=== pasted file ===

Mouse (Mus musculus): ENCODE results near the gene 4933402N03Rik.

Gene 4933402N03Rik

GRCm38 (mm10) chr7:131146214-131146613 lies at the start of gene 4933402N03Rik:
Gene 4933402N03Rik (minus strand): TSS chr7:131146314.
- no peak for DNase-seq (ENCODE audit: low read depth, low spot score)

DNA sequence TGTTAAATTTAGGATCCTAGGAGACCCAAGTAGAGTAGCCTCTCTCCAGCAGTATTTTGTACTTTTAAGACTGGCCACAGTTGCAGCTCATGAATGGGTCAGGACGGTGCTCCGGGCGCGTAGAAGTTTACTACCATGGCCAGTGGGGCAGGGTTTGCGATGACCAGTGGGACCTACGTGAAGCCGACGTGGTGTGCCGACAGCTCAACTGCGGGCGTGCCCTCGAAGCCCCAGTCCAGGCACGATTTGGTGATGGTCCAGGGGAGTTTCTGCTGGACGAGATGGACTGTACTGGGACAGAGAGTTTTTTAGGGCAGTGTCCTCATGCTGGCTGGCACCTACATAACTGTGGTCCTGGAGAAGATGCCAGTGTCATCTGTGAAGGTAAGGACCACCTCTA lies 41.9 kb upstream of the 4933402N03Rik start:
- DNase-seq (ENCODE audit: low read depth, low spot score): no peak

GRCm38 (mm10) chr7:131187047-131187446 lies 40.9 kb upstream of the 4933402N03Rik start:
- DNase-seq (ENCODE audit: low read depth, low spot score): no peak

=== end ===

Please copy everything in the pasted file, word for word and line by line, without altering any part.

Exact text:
Mouse (Mus musculus): ENCODE results near the gene 4933402N03Rik.

Gene 4933402N03Rik

GRCm38 (mm10) chr7:131146214-131146613 lies at the start of gene 4933402N03Rik:
Gene 4933402N03Rik (minus strand): TSS chr7:131146314.
- no peak for DNase-seq (ENCODE audit: low read depth, low spot score)

DNA sequence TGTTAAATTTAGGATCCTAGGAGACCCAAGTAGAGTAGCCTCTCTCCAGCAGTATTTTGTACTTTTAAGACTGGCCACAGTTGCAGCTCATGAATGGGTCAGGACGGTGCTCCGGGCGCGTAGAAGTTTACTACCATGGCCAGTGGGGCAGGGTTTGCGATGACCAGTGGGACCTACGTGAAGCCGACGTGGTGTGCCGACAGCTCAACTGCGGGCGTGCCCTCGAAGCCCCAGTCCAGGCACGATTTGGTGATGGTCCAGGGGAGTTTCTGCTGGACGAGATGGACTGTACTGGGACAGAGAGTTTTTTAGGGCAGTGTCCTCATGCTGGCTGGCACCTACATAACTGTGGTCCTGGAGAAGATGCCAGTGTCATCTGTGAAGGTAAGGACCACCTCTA lies 41.9 kb upstream of the 4933402N03Rik start:
- DNase-seq (ENCODE audit: low read depth, low spot score): no peak

GRCm38 (mm10) chr7:131187047-131187446 lies 40.9 kb upstream of the 4933402N03Rik start:
- DNase-seq (ENCODE audit: low read depth, low spot score): no peak